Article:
The association between organophosphate insecticides and blood pressure dysregulation: NHANES 2013-2014. Environmental health : a global access science source Glover, F., Eisenberg, M. L., Belladelli, F., Del Giudice, F., Chen, T., Mulloy, E., Caudle, W. M. 2022; 21 (1): 74


BACKGROUND: Organophosphate (OP) insecticides represent one of the largest classes of sprayed insecticides in the U.S., and their use has been associated with various adverse health outcomes, including disorders of blood pressure regulation such as hypertension (HTN).METHODS: In a study of 935 adults from the NHANES 2013-2014 cycle, we examined the relationship between systolic and diastolic blood pressure changes and urinary concentrations of three OP insecticides metabolites, including 3,5,6-trichloro-2-pyridinol (TCPy), oxypyrimidine, and para-nitrophenol. These metabolites correspond to the parent compounds chlorpyrifos, diazinon, and methyl parathion, respectively. Weighted, multivariable linear regression analysis while adjusting for potential confounders were used to model the relationship between OP metabolites and blood pressure. Weighted, multivariable logistic regression analysis was used to model the odds of HTN for quartile of metabolites.RESULTS: We observed significant, inverse association between TCPy on systolic blood pressure (beta-estimate=-0.16, p<0.001) and diastolic blood pressure (beta-estimate=-0.15, p<0.001). Analysis with para-nitrophenol revealed a significant, positive association with systolic blood pressure (beta-estimate=0.03, p=0.02), and an inverse association with diastolic blood pressure (beta-estimate=-0.09, p<0.001). For oxypyrimidine, we observed significant, positive associations between systolic blood pressure (beta-estimate=0.58, p=0.03) and diastolic blood pressure (beta-estimate=0.31, p<0.001). Furthermore, we observed significant interactions between TCPy and ethnicity on systolic blood pressure (beta-estimate=1.46, p=0.0036). Significant interaction terms were observed between oxypyrimidine and ethnicity (beta-estimate=-1.73, p<0.001), as well as oxypyrimidine and BMI (beta-estimate=1.51 p<0.001) on systolic blood pressure, and between oxypyrimidine and age (beta-estimate=1.96, p=0.02), race (beta-estimate=-3.81 p=0.004), and BMI on diastolic blood pressure (beta-estimate=0.72, p=0.02). A significant interaction was observed between para-nitrophenol and BMI for systolic blood pressure (beta-estimate=0.43, p=0.01), and between para-nitrophenol and ethnicity on diastolic blood pressure (beta-estimate=2.19, p=0.006). Lastly, we observed a significant association between the odds of HTN and TCPy quartiles (OR=0.65, 95% CI [0.43,0.99]).CONCLUSION: Our findings support previous studies suggesting a role for organophosphate insecticides in the etiology of blood pressure dysregulation and HTN. Future studies are warranted to corroborate these findings, evaluate dose-response relationships between organophosphate insecticides and blood pressure, determine clinical significance, and elucidate biological mechanisms underlying this association.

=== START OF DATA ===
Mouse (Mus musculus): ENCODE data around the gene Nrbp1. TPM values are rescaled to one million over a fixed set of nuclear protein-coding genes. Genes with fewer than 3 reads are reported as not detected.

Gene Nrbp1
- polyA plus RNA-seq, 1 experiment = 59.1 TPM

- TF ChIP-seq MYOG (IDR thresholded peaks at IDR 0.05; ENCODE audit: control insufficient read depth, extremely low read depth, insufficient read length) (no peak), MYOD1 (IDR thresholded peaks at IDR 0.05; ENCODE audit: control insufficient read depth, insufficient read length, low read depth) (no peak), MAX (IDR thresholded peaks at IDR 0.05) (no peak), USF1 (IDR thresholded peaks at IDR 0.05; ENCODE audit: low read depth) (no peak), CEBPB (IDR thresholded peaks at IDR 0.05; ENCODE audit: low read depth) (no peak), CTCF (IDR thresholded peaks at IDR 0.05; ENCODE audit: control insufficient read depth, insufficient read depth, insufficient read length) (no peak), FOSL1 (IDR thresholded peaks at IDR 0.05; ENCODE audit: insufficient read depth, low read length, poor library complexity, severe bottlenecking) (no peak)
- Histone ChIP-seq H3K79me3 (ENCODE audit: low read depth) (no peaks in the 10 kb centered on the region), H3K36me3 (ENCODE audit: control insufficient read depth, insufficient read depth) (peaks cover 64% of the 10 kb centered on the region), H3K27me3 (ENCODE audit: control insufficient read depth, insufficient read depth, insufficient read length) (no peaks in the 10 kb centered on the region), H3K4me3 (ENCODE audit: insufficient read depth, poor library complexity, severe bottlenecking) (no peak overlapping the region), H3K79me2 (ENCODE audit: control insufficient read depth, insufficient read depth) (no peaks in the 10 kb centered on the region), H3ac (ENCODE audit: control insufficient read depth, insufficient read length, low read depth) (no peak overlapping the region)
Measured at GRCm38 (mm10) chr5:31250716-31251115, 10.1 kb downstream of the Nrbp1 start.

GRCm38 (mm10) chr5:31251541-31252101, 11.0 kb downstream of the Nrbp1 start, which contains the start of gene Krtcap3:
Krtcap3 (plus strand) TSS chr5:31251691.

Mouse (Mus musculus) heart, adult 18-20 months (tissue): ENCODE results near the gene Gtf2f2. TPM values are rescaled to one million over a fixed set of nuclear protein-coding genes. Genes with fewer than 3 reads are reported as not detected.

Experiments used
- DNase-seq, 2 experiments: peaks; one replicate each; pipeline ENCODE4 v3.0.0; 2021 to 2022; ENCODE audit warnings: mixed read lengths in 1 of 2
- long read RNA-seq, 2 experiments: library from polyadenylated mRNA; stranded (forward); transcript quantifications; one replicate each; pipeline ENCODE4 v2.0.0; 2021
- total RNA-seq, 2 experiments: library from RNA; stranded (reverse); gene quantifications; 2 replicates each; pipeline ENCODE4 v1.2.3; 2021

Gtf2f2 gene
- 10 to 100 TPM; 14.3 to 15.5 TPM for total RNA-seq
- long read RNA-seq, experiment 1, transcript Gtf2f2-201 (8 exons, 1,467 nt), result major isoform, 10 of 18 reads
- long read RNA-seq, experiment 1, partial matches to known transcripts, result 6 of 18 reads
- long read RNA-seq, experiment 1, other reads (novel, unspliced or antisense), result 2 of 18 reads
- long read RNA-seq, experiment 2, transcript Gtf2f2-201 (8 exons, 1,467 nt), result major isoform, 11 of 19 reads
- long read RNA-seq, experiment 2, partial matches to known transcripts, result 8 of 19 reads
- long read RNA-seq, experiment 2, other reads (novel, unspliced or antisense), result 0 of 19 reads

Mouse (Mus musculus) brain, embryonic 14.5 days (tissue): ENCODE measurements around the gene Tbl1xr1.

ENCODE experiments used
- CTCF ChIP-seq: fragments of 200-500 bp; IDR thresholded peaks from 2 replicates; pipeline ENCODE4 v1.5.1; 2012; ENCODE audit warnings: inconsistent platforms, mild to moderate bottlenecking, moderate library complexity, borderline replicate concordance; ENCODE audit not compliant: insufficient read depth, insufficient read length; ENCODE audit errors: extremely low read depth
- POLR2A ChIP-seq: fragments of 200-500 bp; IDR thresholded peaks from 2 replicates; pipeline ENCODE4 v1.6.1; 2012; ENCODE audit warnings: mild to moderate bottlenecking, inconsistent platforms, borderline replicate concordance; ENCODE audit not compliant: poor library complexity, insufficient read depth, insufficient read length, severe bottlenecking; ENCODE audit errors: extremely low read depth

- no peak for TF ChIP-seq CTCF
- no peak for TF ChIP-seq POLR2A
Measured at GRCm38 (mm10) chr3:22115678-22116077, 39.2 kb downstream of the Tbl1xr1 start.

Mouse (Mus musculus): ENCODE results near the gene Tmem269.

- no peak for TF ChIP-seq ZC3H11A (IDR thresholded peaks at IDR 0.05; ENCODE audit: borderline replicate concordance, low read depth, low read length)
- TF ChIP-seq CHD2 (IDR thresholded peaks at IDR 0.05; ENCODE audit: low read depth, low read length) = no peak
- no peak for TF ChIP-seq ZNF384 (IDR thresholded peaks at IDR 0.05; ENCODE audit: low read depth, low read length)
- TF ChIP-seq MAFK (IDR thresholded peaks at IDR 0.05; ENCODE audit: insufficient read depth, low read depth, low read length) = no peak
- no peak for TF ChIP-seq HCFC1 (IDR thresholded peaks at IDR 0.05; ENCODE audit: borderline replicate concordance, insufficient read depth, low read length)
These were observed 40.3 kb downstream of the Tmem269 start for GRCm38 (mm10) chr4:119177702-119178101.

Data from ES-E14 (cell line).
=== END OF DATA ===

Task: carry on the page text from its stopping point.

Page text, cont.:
View details for DOI 10.1186/s12940-022-00887-3

View details for PubMedID 35934697